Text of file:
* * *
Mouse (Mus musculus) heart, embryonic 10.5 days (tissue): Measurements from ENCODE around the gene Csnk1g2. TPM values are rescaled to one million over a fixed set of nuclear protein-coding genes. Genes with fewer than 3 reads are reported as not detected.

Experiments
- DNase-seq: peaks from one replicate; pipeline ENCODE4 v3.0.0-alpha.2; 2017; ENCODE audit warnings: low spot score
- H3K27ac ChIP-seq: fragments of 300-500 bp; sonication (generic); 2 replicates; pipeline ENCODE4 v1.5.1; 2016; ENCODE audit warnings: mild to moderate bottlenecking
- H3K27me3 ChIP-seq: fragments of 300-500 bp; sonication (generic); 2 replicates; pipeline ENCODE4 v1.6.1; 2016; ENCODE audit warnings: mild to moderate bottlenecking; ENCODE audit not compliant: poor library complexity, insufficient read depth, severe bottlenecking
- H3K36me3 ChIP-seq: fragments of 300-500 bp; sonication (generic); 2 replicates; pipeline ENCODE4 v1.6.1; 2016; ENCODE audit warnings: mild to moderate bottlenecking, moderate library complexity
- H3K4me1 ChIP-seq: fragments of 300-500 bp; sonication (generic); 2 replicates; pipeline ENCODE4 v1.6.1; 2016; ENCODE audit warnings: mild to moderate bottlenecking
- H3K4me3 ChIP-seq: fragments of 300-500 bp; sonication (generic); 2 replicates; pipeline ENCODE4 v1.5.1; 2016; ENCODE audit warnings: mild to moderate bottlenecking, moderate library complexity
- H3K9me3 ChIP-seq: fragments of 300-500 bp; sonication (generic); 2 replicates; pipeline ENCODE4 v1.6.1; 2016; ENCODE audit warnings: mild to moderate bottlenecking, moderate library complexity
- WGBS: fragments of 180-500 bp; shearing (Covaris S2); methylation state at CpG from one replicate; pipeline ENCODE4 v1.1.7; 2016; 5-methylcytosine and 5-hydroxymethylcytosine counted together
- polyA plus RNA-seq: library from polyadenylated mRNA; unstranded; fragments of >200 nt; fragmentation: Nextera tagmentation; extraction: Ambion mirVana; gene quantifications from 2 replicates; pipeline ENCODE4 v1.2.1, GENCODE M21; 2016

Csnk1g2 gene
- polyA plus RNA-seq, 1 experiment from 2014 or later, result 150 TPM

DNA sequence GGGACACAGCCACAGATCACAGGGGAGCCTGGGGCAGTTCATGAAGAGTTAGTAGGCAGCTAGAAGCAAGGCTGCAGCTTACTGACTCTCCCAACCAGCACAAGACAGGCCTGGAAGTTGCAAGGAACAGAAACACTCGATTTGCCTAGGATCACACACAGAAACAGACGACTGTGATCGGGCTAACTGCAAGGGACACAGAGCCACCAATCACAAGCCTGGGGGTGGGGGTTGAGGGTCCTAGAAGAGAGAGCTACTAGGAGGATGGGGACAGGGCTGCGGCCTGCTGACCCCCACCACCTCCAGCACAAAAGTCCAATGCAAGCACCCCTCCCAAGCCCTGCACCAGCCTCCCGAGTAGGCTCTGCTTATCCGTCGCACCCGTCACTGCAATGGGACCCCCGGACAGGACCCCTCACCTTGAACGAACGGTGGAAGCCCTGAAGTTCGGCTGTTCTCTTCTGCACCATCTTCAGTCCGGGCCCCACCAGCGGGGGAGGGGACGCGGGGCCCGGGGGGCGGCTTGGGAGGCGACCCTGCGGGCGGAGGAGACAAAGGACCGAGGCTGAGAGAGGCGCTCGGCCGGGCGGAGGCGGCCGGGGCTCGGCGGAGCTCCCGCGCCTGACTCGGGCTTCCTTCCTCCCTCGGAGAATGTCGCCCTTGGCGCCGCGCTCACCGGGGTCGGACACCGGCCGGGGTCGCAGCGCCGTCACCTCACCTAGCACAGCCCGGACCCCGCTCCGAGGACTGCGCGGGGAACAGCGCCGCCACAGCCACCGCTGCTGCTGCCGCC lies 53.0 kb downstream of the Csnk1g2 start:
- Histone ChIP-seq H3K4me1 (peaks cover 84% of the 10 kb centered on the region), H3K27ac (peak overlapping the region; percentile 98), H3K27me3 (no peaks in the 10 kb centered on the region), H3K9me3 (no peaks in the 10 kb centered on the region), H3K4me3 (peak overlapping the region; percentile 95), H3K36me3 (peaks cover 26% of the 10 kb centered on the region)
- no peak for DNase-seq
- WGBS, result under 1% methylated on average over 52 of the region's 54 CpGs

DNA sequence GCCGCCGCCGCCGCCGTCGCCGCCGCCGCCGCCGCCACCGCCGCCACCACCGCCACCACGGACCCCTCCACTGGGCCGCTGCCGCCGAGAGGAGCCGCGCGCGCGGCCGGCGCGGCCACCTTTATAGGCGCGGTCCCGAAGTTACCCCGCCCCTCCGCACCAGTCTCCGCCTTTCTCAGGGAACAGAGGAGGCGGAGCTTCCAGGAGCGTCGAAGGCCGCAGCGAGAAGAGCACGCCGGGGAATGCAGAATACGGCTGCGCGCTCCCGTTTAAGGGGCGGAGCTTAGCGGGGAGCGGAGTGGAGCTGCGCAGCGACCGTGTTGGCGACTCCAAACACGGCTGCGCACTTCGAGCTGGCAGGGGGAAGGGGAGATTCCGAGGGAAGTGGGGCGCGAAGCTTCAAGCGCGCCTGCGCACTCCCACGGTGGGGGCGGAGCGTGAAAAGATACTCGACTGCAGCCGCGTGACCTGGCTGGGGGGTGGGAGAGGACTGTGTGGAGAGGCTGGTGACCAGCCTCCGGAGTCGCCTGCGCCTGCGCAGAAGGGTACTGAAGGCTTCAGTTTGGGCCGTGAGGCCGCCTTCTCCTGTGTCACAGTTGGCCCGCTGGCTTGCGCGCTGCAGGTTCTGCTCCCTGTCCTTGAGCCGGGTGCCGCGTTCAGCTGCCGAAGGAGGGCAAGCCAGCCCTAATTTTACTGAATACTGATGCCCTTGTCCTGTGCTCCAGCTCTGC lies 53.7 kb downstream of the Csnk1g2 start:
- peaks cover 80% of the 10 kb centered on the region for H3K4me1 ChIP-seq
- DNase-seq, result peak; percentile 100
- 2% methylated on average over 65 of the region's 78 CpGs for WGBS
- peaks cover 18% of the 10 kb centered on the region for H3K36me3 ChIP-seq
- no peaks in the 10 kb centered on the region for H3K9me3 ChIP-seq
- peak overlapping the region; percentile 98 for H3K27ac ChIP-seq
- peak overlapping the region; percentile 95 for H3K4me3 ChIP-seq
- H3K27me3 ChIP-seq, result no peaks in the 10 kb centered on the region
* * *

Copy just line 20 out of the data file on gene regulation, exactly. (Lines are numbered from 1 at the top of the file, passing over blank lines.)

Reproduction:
- DNase-seq, result peak; percentile 100